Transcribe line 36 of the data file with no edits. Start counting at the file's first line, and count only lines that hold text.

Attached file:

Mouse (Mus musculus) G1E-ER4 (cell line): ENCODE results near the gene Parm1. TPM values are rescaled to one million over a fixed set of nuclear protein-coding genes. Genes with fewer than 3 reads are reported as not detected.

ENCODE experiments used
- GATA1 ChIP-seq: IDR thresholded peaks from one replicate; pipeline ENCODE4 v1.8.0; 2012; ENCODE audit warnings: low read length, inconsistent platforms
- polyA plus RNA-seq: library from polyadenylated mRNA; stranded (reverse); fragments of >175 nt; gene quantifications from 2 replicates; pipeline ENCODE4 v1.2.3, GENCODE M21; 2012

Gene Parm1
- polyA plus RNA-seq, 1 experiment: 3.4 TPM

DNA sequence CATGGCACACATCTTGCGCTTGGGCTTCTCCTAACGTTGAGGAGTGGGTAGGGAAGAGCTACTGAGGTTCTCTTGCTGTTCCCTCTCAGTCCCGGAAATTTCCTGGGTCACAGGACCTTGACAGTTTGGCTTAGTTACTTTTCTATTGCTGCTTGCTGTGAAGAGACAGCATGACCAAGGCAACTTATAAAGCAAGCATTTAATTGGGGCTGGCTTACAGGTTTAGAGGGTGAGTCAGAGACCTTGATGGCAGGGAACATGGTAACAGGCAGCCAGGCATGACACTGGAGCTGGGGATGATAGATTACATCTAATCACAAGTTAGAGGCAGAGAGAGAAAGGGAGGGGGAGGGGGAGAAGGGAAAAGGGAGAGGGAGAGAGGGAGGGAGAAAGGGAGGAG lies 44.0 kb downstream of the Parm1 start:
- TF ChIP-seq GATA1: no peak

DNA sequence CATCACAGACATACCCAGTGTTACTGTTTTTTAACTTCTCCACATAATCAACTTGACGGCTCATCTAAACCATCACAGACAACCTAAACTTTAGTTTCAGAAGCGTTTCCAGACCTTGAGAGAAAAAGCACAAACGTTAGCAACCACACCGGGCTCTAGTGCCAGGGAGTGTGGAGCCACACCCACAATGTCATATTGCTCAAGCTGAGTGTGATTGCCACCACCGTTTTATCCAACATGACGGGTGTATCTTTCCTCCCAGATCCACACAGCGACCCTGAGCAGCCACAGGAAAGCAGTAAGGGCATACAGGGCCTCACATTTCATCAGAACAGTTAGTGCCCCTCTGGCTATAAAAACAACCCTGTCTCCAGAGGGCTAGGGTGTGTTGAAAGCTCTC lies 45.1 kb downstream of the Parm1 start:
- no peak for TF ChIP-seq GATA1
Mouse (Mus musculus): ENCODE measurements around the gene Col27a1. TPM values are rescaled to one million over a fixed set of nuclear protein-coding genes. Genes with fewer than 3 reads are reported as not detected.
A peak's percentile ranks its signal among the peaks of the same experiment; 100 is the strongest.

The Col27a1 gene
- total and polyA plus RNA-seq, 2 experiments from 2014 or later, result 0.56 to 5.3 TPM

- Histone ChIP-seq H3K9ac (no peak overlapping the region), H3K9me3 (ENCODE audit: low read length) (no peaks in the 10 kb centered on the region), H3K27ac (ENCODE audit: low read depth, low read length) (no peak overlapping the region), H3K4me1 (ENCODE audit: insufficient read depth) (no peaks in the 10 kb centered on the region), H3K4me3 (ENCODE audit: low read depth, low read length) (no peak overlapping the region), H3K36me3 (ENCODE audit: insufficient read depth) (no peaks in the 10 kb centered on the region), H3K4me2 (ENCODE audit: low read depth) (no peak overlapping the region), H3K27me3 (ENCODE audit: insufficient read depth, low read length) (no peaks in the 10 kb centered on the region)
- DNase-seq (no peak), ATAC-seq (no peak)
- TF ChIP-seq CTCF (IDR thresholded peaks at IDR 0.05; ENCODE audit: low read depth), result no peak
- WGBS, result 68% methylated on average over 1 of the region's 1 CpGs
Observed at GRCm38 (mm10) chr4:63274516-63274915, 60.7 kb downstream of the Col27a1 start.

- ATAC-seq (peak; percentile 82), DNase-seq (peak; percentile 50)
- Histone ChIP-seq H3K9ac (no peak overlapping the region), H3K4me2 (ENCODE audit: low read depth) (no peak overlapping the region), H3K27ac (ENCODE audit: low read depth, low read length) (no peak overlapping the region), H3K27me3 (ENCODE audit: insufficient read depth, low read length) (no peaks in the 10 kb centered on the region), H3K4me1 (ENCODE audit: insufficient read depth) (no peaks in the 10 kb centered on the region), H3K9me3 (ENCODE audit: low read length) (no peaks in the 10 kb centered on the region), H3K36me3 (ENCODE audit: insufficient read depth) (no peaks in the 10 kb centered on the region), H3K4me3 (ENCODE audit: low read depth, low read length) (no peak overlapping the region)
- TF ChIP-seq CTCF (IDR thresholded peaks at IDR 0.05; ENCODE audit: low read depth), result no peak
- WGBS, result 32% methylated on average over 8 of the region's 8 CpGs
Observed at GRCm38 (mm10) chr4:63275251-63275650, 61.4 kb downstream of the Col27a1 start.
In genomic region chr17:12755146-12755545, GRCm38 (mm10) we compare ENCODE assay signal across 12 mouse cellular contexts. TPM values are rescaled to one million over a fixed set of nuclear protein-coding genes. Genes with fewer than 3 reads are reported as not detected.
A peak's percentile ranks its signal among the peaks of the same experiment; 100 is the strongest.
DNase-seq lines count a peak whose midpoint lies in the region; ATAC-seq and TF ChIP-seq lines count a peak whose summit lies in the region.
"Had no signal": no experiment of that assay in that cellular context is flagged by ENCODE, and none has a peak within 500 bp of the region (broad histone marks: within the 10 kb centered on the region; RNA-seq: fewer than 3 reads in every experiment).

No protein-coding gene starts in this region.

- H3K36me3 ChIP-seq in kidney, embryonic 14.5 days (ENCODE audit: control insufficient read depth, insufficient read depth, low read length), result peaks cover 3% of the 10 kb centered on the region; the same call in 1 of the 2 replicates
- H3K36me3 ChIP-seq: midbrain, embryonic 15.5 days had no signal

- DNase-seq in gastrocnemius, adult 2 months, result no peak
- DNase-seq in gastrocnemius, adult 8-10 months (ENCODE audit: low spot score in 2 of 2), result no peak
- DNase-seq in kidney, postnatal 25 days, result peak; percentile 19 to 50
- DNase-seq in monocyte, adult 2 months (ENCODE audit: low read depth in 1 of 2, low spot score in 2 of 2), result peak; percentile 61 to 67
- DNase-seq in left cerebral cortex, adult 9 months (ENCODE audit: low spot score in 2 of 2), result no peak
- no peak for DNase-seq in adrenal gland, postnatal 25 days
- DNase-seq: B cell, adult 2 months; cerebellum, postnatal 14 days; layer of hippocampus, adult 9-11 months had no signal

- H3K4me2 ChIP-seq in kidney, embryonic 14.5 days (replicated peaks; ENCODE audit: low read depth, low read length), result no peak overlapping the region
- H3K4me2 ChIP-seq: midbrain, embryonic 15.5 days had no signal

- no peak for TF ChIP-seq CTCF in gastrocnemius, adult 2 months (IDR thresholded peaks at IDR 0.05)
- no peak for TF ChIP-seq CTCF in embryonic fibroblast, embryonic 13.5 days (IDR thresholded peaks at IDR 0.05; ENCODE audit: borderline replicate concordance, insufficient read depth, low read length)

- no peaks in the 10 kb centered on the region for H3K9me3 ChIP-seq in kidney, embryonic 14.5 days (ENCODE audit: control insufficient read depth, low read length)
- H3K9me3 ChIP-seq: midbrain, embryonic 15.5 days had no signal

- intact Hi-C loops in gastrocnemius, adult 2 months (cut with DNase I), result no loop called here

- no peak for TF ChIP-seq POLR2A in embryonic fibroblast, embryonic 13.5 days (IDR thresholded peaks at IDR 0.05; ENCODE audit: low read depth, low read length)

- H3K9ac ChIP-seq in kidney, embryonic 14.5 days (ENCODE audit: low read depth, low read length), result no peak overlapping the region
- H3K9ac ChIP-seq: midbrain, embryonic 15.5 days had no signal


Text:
- DNase-seq in left cerebral cortex, adult 9 months (ENCODE audit: low spot score in 2 of 2), result no peak